The Fisher Library at the University of Sydney has received $27 million in Federal funding – and is using the money to get rid of their books.
You can judge a book by its ‘dust test’ as university library cuts its staff and stock
Yuko Narushima, May 12, 2011
John Shipp, librarian at the Fisher Library, says half of the facility’s books will be culled.
ONE of Australia’s most prestigious university libraries is to get rid of 30 staff and remove 500,000 books and journals.
In a fiery question-and-answer session yesterday, John Shipp, the librarian at Fisher Library at Sydney University, told staff and students of plans to reduce the main stack by almost half.
The cull is part of a redevelopment funded by the federal government.
The growth of e-journals and digital books meant some hard copies were no longer needed on shelves, which he said were built higher and closer together than safety and building standards permitted.
The award-winning library has 48 kilometres of shelf space and needed to relocate 19, Mr Shipp said. ”There’s a bursting point that we’ve reached,” he said.
Items not borrowed for five years would be targeted but nothing would be moved to storage or discarded without consultation with academics.
As much as 58 per cent of monographs had not been used in five years and talks were under way to find a storage site, he said.
Angry staff and students said the university had failed to consider alternatives, such as adding floors. It was a ”false equation” to say books that were not borrowed were unused, one woman said. Many were read in the library and not taken out. Mr Shipp said that was true of only 2 per cent of unborrowed books. Pressed on how he could know, he replied: ”We do the dust test.”
The library had received nearly $27 million in federal funding to upgrade the lifts, airconditioning, electrical wiring, toilets and for refurbishment and was under pressure to use it, Mr Shipp said.
From a correspondent:
That is an article riddled with contradictions. well, yes, I know it is the SMH, but that aside I mean the actual facts referred to in the piece.
It is a cull as a result of funding. Normally one buys more when funding comes in. I know I do when my domestic parole officer lets me have more pocket money.
The building is described as "award winning" and yet it is apparently unsafe. I remember as an undergraduate seeing the awards on the wall as I scurried past the hairy lefties at the check out – I couldn’t believe it then and I still can’t now, especially knowing that the building which won awards for its design as a library can’t actually house books safely (or at all).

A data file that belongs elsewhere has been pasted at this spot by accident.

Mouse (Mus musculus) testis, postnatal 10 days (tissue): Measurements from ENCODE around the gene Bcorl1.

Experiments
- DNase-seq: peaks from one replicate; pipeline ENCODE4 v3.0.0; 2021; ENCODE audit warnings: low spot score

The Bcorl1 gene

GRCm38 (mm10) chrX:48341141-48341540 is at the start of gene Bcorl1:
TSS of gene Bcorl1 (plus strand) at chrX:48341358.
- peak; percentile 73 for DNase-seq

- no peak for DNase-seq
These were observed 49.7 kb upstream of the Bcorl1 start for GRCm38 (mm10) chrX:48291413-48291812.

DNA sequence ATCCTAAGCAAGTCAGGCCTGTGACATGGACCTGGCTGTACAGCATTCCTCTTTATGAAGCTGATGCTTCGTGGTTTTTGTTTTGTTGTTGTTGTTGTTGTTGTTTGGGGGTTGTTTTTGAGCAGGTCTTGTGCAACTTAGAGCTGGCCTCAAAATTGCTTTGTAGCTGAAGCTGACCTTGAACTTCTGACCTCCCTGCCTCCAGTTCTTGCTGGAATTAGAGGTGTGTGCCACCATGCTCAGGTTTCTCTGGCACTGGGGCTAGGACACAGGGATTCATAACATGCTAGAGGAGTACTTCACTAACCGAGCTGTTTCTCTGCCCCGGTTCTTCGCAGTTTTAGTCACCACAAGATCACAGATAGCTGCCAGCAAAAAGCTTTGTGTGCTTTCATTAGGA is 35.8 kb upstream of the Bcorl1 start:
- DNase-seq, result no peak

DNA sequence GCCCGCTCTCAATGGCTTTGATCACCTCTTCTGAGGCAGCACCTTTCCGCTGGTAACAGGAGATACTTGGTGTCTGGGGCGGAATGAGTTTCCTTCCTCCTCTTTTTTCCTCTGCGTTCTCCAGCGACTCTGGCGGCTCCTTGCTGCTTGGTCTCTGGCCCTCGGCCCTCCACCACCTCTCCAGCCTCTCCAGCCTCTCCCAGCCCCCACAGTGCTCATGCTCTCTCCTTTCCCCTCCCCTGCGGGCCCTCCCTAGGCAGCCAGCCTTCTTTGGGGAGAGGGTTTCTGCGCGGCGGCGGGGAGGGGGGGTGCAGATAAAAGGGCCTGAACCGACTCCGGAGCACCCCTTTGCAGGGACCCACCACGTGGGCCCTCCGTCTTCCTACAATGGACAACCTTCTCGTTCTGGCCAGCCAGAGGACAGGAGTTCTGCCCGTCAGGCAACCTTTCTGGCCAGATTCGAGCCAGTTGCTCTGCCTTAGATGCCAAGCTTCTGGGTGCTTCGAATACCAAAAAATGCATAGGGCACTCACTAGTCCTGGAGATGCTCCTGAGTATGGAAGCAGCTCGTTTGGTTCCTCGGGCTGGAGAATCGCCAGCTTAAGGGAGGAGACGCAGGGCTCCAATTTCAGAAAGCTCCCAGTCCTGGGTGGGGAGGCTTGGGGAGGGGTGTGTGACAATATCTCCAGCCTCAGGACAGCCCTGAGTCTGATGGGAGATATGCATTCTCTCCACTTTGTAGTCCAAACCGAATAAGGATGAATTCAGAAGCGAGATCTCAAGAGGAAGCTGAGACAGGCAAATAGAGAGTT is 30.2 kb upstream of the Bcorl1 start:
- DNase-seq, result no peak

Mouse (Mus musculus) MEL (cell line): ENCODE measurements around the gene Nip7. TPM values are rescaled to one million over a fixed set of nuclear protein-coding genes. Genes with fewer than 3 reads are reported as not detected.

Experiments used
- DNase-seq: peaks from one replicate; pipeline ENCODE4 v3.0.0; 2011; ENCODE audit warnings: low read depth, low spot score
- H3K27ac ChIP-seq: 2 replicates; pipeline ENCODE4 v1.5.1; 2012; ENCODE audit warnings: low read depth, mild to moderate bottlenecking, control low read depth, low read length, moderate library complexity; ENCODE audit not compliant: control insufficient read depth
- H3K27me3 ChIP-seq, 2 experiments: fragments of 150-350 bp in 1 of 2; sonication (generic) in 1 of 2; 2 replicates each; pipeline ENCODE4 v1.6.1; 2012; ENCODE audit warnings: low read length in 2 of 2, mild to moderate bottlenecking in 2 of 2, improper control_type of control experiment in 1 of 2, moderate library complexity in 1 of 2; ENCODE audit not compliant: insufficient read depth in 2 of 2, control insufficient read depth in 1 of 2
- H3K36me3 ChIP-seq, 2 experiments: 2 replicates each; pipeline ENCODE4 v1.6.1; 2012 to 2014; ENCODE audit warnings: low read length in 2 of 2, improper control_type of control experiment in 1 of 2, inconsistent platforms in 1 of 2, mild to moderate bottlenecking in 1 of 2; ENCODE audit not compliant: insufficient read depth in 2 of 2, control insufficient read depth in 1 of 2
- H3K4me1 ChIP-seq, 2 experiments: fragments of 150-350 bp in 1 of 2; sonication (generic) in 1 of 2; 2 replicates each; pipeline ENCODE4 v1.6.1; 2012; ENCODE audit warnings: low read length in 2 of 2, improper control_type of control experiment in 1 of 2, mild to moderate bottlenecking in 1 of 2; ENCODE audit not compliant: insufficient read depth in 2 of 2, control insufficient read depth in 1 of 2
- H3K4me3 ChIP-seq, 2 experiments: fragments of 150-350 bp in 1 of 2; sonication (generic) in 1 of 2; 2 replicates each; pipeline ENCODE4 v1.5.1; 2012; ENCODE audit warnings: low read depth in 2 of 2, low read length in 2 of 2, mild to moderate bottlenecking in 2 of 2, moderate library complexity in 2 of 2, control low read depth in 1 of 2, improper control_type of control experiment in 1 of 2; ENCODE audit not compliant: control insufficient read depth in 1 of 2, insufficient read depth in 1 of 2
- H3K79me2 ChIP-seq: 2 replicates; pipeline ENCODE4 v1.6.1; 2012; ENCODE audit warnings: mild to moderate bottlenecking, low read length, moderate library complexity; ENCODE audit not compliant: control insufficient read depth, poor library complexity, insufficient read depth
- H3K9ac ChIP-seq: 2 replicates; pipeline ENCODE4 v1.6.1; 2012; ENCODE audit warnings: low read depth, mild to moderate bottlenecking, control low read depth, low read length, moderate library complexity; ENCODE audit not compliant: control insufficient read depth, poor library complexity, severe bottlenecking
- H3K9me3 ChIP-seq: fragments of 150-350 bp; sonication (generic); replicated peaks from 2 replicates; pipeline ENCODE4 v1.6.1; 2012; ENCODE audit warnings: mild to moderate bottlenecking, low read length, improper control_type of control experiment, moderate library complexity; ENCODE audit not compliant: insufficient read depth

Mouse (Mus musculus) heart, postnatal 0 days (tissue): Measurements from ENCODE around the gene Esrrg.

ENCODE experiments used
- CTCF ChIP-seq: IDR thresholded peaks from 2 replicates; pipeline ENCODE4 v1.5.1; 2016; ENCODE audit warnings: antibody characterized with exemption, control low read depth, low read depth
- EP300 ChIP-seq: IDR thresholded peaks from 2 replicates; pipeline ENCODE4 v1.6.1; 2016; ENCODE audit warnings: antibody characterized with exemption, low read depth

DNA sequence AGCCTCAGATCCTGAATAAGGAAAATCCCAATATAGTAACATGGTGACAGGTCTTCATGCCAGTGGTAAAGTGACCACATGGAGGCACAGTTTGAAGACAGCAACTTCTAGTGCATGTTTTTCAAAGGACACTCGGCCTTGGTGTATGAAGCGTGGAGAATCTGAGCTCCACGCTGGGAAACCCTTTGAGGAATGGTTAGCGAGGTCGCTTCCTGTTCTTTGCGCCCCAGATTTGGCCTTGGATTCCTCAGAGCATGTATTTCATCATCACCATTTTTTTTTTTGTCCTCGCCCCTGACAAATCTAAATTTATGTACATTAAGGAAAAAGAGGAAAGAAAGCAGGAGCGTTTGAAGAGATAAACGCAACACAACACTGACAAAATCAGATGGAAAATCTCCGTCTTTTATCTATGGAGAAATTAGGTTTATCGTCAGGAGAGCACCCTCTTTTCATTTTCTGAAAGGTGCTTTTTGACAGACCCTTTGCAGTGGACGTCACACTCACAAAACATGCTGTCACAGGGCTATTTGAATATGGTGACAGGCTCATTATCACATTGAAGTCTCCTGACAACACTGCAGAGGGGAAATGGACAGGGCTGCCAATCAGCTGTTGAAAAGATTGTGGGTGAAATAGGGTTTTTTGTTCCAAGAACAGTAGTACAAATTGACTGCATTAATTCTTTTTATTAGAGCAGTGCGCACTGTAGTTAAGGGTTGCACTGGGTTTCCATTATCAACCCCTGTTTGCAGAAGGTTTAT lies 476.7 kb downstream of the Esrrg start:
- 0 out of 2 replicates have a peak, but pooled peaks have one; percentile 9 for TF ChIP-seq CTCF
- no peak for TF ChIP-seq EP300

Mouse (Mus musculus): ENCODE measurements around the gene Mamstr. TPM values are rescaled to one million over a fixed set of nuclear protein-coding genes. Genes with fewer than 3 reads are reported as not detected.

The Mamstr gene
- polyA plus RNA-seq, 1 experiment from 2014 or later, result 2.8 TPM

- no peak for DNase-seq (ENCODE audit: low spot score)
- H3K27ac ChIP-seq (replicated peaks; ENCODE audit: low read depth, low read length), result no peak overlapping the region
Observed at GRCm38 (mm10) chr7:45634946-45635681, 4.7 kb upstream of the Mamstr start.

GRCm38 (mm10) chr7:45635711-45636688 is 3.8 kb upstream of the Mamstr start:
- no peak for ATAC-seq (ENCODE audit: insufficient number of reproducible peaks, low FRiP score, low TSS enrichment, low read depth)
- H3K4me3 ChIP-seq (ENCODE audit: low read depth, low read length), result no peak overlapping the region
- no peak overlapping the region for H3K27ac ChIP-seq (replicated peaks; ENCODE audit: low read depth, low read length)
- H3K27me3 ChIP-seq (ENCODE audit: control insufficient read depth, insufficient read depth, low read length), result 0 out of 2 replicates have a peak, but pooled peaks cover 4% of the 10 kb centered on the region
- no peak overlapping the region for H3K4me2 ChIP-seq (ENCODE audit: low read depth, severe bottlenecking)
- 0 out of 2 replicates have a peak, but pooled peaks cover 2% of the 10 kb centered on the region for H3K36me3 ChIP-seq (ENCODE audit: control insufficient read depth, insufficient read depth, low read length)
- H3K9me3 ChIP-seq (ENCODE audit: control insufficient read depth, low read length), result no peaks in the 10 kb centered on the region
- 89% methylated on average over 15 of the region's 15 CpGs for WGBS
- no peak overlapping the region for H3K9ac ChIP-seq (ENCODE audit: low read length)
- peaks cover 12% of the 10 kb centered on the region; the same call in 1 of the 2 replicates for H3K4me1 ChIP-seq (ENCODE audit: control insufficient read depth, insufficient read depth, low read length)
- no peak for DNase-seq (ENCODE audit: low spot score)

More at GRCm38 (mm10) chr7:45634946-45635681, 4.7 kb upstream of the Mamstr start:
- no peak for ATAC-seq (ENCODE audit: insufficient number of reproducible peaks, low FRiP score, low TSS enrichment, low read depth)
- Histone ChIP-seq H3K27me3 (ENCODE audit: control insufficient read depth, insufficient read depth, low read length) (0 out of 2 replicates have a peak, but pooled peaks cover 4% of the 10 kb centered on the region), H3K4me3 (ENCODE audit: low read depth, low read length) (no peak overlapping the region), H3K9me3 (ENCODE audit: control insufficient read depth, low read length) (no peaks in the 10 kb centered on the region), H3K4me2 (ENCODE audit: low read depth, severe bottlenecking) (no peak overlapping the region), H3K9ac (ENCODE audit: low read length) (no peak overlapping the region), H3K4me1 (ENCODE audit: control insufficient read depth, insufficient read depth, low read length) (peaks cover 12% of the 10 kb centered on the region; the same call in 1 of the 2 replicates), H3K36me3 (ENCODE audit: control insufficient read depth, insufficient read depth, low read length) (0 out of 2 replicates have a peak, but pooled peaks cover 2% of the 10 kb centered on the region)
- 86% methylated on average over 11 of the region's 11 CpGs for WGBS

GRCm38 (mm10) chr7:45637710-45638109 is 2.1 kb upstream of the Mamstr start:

The library is apparently culling books because so many are available now electronically, and yet the article also says that the books to be culled are those that haven’t been borrowed for more than 5 years.
What ghastly people. The university should have its funding removed entirely.
The only consolation is that they will no doubt be culling just the sort of books that we like. I only hope they actually sell them rather than pulping them to be recycled and turned into fast food receptacles.
Students plan dust-up with uni over library’s book cull
Yuko Narushima May 13, 2011
STUDENTS at the University of Sydney are planning a ”mass book-borrowing action” to prevent volumes being removed from Fisher Library’s shelves.
The prestigious library is to be renovated, with 19 of 40 kilometres of shelf space to be relocated and 500,000 books and journals cleared from the stack.
This week the university librarian, John Shipp, said volumes not borrowed in the past five years will be removed. A ”dust test” proved that in most cases books that were not borrowed were also unread, he said.
In protest, a history graduate, Jo Ball, yesterday organised a Facebook page urging students and staff to borrow vulnerable books to prevent their removal. Last night the protest had been supported by undergraduate and postgraduate students as well as some staff. ”We’re going to go and disturb the dust,” Ms Ball, 30, said. ”I don’t think books should have an expiry date.”
Ms Ball said she expected 50 people to participate in the event, called ”Save the books! Disturb the dust! Mass book borrowing action this Wednesday”. She encouraged people to borrow the maximum number of books allowed on their cards at 1pm.